A fresh start

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By Danny B. Dangcalan

A Walk in the Park

Monday, June 2, 2014


AFTER Ramon ‘Chinchin’ Uy Jr. and Francine Marañon got married in 2005, they went back to Negros to start their new life together.

They wanted to venture into business but they didn’t have enough savings. Chinchin’s dad gave them a shredding machine while Francine’s family gave them a piece of land. With these, they built “Fresh Start,” starting with producing organic fertilizer through vermin-composting.

“We started collecting agricultural and biodegradable wastes as our raw material to make organic fertilizer,” Chinchin recalls.

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“Producing tons of organic fertilizer was easy. But selling our product was difficult. Chemical fertilizers were cheaper; organic fertilizer was almost unheard of then,” he adds.

In 2006, oil prices in the world market rose dramatically, causing the prices of chemical fertilizers to also go up radically. Soon, sugar planters and farmers who were using chemical fertilizers were forced to look for alternatives to survive.

The crisis presented an opportunity for the couple. They increased production of organic fertilizer to be sold to farmers. To convince customers, they started a demo garden to show to them that organic fertilizers really work.

Word soon got around, and several magazines, TVs and newspapers featured what they were doing.

“This opened doors for us to sell our high-value organic vegetables and culinary herbs,” he says.

One day, Robinsons Place Bacolod invited the Uy couple to sell their organic products during the mall’s Entrepreneur’s Month.

“The results were encouraging. And scary. Right there and then we were faced with the decision—to remain selling from the farm, or to take advantage of this opportunity and reach out to a larger market,” he recalls.

Without hesitation, he says, they took the risk despite the high regular mall rental, compounded with the reality that most consumers hardly knew then what organic was all about.

In due time, a small but loyal group of customers who subsequently changed their diets and lifestyle kept buying from our small kiosk, giving us the boost that we needed, he said.

“Soon, demands rose and we realized that the supply from our farms was not enough. This led us to partner with other small organic farmers who, during that time, were also being organized by the provincial government for its island-wide organic program,” he said.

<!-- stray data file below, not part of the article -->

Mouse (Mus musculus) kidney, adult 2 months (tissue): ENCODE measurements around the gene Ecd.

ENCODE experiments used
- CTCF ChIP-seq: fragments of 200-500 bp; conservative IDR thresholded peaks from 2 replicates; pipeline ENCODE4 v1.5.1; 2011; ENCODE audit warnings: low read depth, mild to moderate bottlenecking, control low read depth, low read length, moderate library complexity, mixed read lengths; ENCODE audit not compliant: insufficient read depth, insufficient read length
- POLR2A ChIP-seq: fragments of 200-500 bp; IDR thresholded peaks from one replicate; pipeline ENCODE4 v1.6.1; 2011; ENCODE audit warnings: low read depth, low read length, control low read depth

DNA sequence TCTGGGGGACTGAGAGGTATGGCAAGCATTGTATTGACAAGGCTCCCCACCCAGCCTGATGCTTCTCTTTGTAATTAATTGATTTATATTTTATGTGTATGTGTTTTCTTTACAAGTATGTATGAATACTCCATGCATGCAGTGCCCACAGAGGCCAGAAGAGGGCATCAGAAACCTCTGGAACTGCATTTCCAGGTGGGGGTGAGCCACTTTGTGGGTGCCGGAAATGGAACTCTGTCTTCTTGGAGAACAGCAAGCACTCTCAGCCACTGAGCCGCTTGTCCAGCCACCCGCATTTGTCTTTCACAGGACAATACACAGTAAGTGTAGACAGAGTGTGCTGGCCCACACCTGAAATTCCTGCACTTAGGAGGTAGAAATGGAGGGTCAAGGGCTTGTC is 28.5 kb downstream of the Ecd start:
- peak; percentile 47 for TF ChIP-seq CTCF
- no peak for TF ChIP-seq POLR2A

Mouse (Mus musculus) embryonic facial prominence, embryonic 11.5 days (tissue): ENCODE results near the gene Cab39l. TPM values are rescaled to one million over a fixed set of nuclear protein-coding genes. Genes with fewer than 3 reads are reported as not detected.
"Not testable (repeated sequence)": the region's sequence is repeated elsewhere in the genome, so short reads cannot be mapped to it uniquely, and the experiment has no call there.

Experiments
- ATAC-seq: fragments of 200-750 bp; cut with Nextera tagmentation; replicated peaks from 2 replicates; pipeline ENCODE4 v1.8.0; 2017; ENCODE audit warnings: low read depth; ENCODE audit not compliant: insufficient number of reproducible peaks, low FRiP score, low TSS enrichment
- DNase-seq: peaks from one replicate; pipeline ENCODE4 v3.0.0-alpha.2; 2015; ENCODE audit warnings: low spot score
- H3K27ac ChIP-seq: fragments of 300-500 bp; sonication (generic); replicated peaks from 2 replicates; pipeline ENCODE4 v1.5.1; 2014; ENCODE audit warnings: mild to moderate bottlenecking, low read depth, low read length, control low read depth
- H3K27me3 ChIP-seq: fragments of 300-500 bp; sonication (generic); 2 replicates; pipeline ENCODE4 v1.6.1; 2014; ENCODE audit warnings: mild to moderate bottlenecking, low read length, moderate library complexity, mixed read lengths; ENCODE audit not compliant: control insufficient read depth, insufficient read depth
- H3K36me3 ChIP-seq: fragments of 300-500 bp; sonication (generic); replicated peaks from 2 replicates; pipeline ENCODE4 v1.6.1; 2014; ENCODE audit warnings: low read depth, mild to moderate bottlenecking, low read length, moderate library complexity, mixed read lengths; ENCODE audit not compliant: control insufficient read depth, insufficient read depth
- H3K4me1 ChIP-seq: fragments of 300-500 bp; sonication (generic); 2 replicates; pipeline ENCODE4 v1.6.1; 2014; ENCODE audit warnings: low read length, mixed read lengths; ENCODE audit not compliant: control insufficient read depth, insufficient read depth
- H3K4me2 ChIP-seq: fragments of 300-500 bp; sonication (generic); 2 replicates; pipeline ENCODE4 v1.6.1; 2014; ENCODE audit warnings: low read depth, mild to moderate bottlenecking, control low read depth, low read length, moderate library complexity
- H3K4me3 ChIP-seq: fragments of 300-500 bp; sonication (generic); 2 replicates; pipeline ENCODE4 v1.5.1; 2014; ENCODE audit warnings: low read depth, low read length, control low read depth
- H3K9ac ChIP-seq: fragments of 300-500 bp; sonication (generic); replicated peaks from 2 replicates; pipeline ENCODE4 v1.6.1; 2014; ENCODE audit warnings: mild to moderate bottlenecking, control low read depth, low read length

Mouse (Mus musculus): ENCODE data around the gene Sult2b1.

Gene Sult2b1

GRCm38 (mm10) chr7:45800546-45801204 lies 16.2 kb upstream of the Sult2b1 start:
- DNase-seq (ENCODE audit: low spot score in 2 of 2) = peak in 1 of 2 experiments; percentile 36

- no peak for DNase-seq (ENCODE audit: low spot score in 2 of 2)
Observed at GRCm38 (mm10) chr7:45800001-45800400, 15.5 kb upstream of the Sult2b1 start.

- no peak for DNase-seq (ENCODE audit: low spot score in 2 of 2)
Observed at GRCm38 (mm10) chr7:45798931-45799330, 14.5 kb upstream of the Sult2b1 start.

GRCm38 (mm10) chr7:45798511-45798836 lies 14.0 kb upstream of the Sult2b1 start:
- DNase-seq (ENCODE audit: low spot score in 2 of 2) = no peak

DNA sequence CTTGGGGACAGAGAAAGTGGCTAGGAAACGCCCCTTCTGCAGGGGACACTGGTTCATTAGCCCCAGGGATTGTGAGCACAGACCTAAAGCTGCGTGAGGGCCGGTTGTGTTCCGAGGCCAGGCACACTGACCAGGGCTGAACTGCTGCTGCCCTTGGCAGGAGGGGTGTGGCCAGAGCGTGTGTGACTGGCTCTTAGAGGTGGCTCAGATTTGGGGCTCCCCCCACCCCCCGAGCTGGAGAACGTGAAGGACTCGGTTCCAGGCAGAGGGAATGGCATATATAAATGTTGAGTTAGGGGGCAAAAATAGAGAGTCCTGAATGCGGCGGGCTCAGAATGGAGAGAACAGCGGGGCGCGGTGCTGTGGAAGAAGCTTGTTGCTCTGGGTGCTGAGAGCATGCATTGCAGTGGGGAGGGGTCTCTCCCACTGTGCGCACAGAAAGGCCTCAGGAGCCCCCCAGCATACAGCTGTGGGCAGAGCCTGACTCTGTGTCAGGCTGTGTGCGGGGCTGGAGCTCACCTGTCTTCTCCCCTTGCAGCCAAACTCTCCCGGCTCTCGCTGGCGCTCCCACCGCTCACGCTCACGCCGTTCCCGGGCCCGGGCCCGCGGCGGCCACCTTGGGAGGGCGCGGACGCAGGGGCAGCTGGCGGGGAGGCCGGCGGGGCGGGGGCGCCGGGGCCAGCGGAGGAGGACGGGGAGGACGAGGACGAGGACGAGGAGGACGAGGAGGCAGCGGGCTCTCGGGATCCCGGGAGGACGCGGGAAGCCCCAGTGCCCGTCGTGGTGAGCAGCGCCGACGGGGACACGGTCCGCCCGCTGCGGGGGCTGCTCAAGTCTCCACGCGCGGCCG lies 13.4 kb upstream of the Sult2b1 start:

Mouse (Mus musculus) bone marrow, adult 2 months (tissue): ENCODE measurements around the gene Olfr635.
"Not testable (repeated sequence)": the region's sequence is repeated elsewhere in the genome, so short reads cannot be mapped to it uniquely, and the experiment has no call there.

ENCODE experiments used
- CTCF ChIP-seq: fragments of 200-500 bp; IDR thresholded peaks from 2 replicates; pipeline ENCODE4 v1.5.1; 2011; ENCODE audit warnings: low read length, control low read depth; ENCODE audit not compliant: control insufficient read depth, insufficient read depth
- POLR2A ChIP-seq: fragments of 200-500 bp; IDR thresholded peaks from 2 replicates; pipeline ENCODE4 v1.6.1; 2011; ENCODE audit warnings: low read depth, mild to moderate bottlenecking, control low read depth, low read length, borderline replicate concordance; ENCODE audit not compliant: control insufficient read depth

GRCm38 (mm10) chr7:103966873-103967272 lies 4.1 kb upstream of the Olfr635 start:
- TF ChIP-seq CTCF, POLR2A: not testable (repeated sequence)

It was during working closely with organic farming communities that opened our eyes to the socio-economic injustice happening at the countryside, Chinchin says.

“We saw that small farmers were exploited and forced to accept whatever prices middlemen and financiers would offer just to save their crops from going to waste,” he reveals.

The middlemen were getting richer while the farmers who did most of the hard work ended up still being poor, he says.

At that time, it became the mission of the Uy family to take over the role of middleman between the growers and consumers.

In order to achieve this, my father and I established a foundation to assist organic farming communities by providing them with the appropriate machinery and technologies in sustainable organic agriculture, he says.

“Fresh Start is committed to producing only the safest quality food for our consumers while providing fair prices to our farmers and helping preserve our environment,” Chinchin stressed.

Moreover, he shares, over the years, the Uy family has been working closely with chefs—supplying them with all their organic ingredients and encouraging them to try out “traditional menus with a twist” in the hope that they could come up with organic, wholesome, real food.

These menus were highlighted at the opening of Fresh Start Organic and Natural store and café at The District North Point in Talisay City last Friday.

One of the highlights of the store’s opening is a cooking exhibit by Chef Richard Ynayan and Chef Guido Nijssen, with the assistance of the students of Institute for Culinary Arts (ICA) of USLS, that showcased Fresh Start’s organic cuisines.

Guests were treated to a food tasting of nachos (a healthy version of nachos using taro and camote chips topped with Fresh Start’s organic salsa), triple decker sandwich (Fresh Start’s version of club sandwich using banana bud as patty), squashetti (squash-based spaghetti), piaya (a Negrense delicacy made with muscovado minus the lard), green smoothie (malunggay-based smoothie), and halo-halo (mixture of local organic ingredients like banana, beans, langka, camote candied using organic muscovado), and freshly pressed organic sugarcane juice.

“Fresh Start has become a better food choice for consumers especially those following a healthy and sustainable lifestyle. It’s where the good things are,” co-owner Nikki Marañon says.

Published in the Sun.Star Bacolod newspaper on June 02, 2014.

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